My First ChatGPT

I dialed into ChatGPT today for the first time. I was pretty happy with my experience. I didn’t intend to bang on my shiny new toy with a mallet but rather use it as something to enhance my life. Thus, I didn’t intend to expose its political biases or trick it into acting foolish, inappropriate, or to provoke controversy.

However, it’s easy to want to probe the boundaries. One thing I did in that vein was to ask for its favorite tongue twister. It gave me one that was pretty easy. It used phrasing that I took to mean that this was a “classic” tongue twister that might be well known. The tool also mentioned that since it was just a language model, it didn’t have a personal preference. (That’s the gist of its disclaimer, not the exact wording.)

Perhaps, going back to my first experiences with Siri, I could wonder whether there were easter eggs hidden in ChatGPT. Siri was obviously programmed to have clever answers to certain stock questions. Why would I admire this tool if it had the same tricks? I would be disappointed rather than impressed if they were there.

After getting used to it, I decided to use it for something useful. I’ve been writing some JavaScript code lately and I wondered whether it could help me learn more about that.

I directed the conversation to JavaScript generator functions and async functions. It gave useful information. For one question, the code it generated didn’t match the explanation. However, the concept’s description was accurate, and the coding error was obvious. When I continued questioning about other features of JavaScript, I opened a tab and used DuckDuckGo to point me to a article to confirm its description. I also got more thoroughly vetted information there.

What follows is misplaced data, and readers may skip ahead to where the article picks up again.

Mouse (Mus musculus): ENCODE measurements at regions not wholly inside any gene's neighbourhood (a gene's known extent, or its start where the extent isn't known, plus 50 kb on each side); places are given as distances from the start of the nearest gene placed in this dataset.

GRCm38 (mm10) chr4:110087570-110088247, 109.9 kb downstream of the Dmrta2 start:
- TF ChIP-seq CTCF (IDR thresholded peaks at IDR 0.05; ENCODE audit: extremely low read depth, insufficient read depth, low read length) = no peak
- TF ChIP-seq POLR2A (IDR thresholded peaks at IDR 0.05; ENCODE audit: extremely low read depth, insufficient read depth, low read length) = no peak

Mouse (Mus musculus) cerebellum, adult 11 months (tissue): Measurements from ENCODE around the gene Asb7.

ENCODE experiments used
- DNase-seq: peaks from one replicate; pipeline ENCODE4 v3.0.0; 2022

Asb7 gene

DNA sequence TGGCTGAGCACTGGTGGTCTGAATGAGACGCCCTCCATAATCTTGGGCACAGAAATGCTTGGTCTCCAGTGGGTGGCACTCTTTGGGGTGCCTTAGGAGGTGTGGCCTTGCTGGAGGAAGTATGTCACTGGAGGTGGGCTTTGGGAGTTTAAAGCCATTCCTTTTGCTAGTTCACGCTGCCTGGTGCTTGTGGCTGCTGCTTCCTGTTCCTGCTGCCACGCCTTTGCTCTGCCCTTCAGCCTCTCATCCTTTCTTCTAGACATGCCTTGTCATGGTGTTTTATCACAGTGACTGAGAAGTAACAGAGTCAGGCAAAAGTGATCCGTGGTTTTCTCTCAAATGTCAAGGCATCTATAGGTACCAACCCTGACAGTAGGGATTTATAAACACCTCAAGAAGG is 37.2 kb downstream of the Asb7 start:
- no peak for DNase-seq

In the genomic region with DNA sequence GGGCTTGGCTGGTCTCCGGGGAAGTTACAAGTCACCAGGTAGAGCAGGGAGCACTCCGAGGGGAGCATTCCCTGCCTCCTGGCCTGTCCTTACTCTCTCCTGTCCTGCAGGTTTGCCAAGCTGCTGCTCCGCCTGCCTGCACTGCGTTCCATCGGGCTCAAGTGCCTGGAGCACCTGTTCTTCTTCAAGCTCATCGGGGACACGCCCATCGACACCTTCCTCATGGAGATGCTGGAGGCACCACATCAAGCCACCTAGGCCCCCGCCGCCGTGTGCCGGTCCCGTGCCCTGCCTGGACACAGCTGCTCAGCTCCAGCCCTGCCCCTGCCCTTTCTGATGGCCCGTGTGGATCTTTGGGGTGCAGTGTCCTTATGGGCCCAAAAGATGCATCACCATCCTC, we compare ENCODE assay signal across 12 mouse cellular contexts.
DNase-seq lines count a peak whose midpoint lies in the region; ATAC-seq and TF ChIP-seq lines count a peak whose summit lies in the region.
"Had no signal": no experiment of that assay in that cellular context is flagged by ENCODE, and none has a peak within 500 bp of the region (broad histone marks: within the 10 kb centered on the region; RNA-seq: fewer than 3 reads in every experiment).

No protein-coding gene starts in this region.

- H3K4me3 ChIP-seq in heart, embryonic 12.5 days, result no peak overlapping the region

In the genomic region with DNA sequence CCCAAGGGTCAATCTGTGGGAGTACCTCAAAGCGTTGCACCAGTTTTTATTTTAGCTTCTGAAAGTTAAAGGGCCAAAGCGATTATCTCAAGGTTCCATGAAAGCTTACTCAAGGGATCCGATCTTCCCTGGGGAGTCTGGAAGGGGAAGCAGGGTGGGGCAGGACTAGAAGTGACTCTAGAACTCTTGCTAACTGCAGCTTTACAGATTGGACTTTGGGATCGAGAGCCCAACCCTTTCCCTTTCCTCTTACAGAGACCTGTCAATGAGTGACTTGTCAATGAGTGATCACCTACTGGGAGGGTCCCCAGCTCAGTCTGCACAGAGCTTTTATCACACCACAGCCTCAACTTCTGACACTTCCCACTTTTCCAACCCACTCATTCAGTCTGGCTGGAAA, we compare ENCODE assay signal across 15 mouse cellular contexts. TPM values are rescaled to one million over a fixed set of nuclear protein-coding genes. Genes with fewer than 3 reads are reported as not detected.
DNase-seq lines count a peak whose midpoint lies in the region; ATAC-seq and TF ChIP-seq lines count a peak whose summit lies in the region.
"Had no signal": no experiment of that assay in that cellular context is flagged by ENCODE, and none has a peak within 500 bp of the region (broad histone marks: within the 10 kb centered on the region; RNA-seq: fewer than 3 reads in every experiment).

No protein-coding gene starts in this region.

I used that additional info to direct the conversation further. I also turned to to see whether one language feature was commonly available in different browsers. I was impressed that ChatGPT was explicit on reporting the different versions of ECMAScript involved. That helped identify when certain syntax was added to the language standard. Some of what it explained went over my head. I need to use those features in real code and read the explanations again. Also, it assumed I understood a related feature better than I actually do.

To me ChatGPT is not a toy. It can be played with, certainly. But so can a can of whipped cream. I don’t learn much playing with either. Eventually I’ll knock off the valve or make a mess to clean up. I’d rather learn how to use it efficiently. The language model is not god-like or without flaws. A word processer’s spell checker is not without flaws either, so I learned how to use it efficiently and moved on from there.

When I was done, I tried to capture the discussion by copying the text and pasting it into Word, but the code that it generated didn’t paste properly. The line breaks in the code were lost. Another problem was that I was pasting white text in a document with a white background. When I went to Acrobat Pro and pasted it using the Edit Text tool, the pasted text came out correctly except that the font changed for the code.

If I represent something that ChatGPT does as if it were my own work, that’s simple plagiarism. It might appear to pass when writing a blog post or two, but a professional writer shouldn’t use it as a substitute for his or her own work. Even using it to improve a paragraph needs more effort. I should use my own words instead of mimicking ChatGPT’s robotic syntax.

I asked it to improve three of paragraphs here. It didn’t understand what I was trying to emphasize. One “improvement” was such a mess that I couldn’t use it at all. The other two were far from my normal style–too formal with a stilted vocabulary–and had to be overhauled. Mostly, I used them as an inspiration for further editing.

My attitude can be to treat it more as a thesaurus than as a copywriter-for-hire. You have to know what you’re doing when you use a thesaurus.